When Rick awoke, he spent some time playing with his leopard, then, feeling the muse upon him, closed himself in his bongo room and began to practice.

The explosion was heard in Queens. Drusilla jumped, even though she’d been expecting it. She then hurried through the house, and stood before the closed door of the bongo room. Smoke seeped under the door and through the keyhole.

As she watched, the door opened and Rick came out. His T-shirt was more ripped than ever, and most of his eyebrows were singed off. Otherwise, he was fine. He looked at Drusilla and said, “Muh bongos blew up.”

Drusilla was too shaken, for a few days, to think. But finally she hied herself to a library and read up on explosions. She read about daredevils who enclosed themselves in small boxes with large pieces of dynamite, set off the dynamite, and walked away, hale and hearty, to accept the applause of the multitude.They did this for a living, twice a day and three times on Sunday. She read a theory that a person very close to the source of an explosion has much more likelihood of surviving it than a person a few feet away, since deaths in explosions are not the result of the explosive force but of the hurled debris.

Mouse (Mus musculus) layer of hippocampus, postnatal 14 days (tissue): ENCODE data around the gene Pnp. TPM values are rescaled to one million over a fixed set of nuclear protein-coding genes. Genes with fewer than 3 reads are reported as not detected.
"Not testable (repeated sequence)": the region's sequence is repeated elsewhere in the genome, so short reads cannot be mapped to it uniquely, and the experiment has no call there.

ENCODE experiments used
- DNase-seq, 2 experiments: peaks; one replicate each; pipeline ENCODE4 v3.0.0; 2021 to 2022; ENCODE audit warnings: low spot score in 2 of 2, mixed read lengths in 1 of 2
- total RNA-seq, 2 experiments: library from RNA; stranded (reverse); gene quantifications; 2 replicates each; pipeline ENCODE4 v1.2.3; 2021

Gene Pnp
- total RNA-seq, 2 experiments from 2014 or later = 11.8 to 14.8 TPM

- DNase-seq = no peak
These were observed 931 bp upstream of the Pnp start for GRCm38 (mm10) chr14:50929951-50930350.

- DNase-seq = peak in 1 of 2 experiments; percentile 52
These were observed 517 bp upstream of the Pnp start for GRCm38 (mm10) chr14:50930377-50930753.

Drusilla was at the end of her rope. She considered starving the leopard for a period of weeks, and then bringing it and Rick together, but in all likelihood Rick wold eat the leopard. She was defeated, and she knew it.

Suddenly she felt much better than she had in months; she realized that her attempts to rid herself of her husband were not so much the result of her own dislike for him as the result of social disapproval. And what, really, did she care for social disapproval?

Actually, she had been terribly unfair to poor Rick. She had married him precisely because he was not like all the pale, cultured, overly-bred anemic young men she had always known. And wasn’t he good to her? Didn’t he offer her rides on his motorcycle? Hadn’t he offered to teach her how to play the bongos? Didn’t they, in their own way, have good times together?